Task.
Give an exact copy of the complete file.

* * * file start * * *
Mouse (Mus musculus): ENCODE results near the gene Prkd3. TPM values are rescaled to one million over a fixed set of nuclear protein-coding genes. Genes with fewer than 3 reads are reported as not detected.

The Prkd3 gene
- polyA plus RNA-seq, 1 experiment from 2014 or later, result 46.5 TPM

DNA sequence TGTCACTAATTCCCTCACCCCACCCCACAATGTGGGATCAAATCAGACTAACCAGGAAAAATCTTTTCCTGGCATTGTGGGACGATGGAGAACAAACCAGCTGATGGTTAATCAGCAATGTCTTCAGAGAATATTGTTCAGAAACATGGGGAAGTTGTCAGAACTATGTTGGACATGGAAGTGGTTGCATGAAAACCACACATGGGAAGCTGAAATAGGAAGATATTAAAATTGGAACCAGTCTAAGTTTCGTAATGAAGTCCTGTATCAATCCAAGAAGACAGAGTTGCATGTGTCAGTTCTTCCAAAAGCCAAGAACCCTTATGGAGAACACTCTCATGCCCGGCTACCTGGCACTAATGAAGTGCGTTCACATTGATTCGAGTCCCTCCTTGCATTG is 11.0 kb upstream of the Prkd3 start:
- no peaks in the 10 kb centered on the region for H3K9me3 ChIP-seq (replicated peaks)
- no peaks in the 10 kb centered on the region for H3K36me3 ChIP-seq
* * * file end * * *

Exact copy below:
Mouse (Mus musculus): ENCODE results near the gene Prkd3. TPM values are rescaled to one million over a fixed set of nuclear protein-coding genes. Genes with fewer than 3 reads are reported as not detected.

The Prkd3 gene
- polyA plus RNA-seq, 1 experiment from 2014 or later, result 46.5 TPM

DNA sequence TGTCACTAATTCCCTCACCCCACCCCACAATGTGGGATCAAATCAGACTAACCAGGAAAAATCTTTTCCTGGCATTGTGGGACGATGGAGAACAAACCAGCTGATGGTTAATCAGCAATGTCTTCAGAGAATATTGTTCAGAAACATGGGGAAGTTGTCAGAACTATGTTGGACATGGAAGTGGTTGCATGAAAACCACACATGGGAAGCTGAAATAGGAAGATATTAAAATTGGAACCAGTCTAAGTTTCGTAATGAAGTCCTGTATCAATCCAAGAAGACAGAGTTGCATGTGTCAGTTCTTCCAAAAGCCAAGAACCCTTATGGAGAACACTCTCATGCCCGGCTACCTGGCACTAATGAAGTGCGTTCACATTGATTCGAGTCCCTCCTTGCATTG is 11.0 kb upstream of the Prkd3 start:
- no peaks in the 10 kb centered on the region for H3K9me3 ChIP-seq (replicated peaks)
- no peaks in the 10 kb centered on the region for H3K36me3 ChIP-seq